Wanted Women: Faith, Lies, and the War on Terror

Deborah Scroggins’ impressive dual biography traces the lives of two extraordinary and controversial women who became the subjects of a global heated and emotional debate about Islam and the world order. No matter what your opinion about these women, this uncannily juxtaposed book will broaden your understanding of how Aafia Siddiqui and Ayaan Hirsi Ali came to represent radical extremes on the spectrum of Muslim belief.

This book does the worthy task of separating the highly charged and pervasive rhetoric about these women from the complexities that rarely surface in the mainstream media. It highlights Ali’s disconnect from her family and how the story she relates of her past is different in their memories. It points to the conflicting statements made by Siddiqui and her family about her children and her whereabouts during the five years she was missing.

Each short chapter in the book alternates between the Ali’s and Siddiqui’s stories roughly chronologically. Scroggins delves into Ali’s family background, her father’s role as a Somali revolutionary, Ali’s brief flirtation with Islam, her two brief marriages (of which the latter facilitated her passage to Holland), and her rise to political and intellectual stardom in the West. Alongside her story, Scroggins relates Siddiqui’s family’s orthodox Deobandi background and strong political ties with the Zia regime, her education as a neuroscientist in the U.S., and her first marriage and divorce. She explores, in great detail, Siddiqui’s association with Khalid Sheikh Mohammed and marriage to his nephew, the multiple and conflicting perspectives about her disappearance for five years, the shooting incident in Ghazni, Afghanistan, her arrest, and her eventual sentencing to life in federal prison.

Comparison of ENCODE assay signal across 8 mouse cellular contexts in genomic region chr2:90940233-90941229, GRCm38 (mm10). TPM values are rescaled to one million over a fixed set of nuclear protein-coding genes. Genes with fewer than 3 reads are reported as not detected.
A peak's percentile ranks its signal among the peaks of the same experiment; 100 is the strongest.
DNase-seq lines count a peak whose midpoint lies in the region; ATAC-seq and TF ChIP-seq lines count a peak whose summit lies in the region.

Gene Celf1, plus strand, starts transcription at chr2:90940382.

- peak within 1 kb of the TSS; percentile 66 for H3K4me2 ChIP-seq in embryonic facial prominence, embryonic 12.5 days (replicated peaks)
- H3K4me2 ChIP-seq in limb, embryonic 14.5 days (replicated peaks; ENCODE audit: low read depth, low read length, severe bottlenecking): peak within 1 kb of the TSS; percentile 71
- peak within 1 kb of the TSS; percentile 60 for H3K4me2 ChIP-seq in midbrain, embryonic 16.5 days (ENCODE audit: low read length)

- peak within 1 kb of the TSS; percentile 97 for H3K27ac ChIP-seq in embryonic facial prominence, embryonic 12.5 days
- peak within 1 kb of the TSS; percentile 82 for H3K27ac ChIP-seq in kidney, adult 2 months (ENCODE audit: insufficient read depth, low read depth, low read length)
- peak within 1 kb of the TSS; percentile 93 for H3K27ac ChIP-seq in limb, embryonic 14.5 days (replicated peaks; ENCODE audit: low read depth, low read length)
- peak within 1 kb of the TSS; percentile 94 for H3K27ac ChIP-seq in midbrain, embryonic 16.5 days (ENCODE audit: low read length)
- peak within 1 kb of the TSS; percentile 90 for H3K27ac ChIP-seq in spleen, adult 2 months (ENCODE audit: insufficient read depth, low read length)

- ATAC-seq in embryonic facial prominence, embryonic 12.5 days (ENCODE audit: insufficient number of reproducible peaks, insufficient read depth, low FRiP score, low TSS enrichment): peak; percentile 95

Reading about these two women’s lives in a parallel fashion is hardly a comfortable experience. I often found myself so engrossed in one woman’s story that I was reluctant to make the switch to the other. The difference becomes especially pronounced in the second half of the book because of the impossibility of narrating their stories in the same fashion. While Hirsi’s life is shaped by mainly ideological and political battles involving the Dutch government, her media appearances, and her relations with her family, Siddiqui’s is mired in a web of conspiracy, association with jihadi groups, confusion about her whereabouts, and passionate pleas on her behalf by figures such as Yvonne Ridley.

As creative and jarring as the pairing of these stories is, it begs the question: how are these women comparable? As Scroggins points out in the conclusion of the book, there is an indisputable difference between a woman who provokes through words and a woman who actively partakes in violence. However, both Ali and Siddiqui insist that a clash of civilizations is inevitable, and it is impossible for “Western” ideals and Islam to coexist. Scroggins also does an excellent job of demonstrating how their perceived roles instigate a clash of civilizations, making their forebodings grotesquely self-fulfilling prophecies. Were it not for Ayaan Hirsi Ali creating the highly provoking film Submission, the gruesome murder of Theo Van Gogh would not have occurred and so deeply affirmed Ali’s statements about the impossibility of assimilation. Aafia Siddiqui’s insistence on the Western war on Islam becomes expounded in her supporters’ fiery rhetoric surrounding her alleged secret imprisonment and torture.

As I read the book, I was reminded of a point made by Melissa Harris Perry during her discussion with Leila Ahmed and Mona Eltahawy: as an academic, she loves nuance, but as a media personality, she knows firsthand that it is the loud, radical, controversial ideas and action that get heard. This trend makes it all the more important to read in-depth accounts about figures such as Ayaan Hirsi Ali and Aafia Siddiqui, whose extreme perspectives cause uproars and obscure the details surrounding their lives and actions.

This an excellent book for anyone who seeks a more informed understanding of these women and what they came to represent in a post-9/11 highly polarized environment. It also provides a way of examining how the biases opinions that exist about Siddiqui and Ali have been shaped by the emotions these women usually provoke in both their supporters and opposition.
Sarah Farrukh completed her B.Sc. in Social Sciences at the Lahore University of Management Sciences and is currently a Masters of Information student at the University of Toronto. She writes about faith and books at A Muslimah Writes.

(Photo Credit: Harper Collins)

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